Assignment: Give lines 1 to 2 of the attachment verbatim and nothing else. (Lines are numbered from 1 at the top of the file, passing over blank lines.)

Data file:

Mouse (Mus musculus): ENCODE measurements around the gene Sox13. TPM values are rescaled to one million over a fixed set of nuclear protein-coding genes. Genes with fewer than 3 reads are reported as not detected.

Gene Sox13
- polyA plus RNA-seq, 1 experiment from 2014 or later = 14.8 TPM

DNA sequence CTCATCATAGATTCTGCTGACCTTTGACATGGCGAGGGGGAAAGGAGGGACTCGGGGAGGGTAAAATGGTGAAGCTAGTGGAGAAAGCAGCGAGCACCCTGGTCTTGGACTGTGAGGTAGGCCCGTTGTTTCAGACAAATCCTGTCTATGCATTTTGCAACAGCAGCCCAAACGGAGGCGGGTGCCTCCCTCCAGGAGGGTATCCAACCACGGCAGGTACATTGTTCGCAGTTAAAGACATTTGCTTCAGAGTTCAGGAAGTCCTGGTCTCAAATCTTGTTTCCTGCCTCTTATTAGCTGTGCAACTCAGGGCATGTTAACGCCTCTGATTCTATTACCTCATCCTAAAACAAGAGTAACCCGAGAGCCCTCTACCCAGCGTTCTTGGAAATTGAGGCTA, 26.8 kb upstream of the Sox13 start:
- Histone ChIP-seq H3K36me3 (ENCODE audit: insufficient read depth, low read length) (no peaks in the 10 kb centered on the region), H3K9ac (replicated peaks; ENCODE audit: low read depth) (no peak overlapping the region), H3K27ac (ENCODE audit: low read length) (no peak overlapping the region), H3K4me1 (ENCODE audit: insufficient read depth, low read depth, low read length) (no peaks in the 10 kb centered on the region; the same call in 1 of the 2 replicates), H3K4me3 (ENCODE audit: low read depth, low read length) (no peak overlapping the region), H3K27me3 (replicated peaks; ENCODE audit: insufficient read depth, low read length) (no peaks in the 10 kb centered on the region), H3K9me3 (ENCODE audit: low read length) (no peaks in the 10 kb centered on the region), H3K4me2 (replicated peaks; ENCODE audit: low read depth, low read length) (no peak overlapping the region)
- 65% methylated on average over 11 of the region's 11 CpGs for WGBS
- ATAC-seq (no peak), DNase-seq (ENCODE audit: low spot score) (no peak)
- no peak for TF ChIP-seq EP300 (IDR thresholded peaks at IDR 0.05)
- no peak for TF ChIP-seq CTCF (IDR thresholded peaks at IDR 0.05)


Mouse (Mus musculus): ENCODE measurements around the gene Sox13. TPM values are rescaled to one million over a fixed set of nuclear protein-coding genes. Genes with fewer than 3 reads are reported as not detected.

Gene Sox13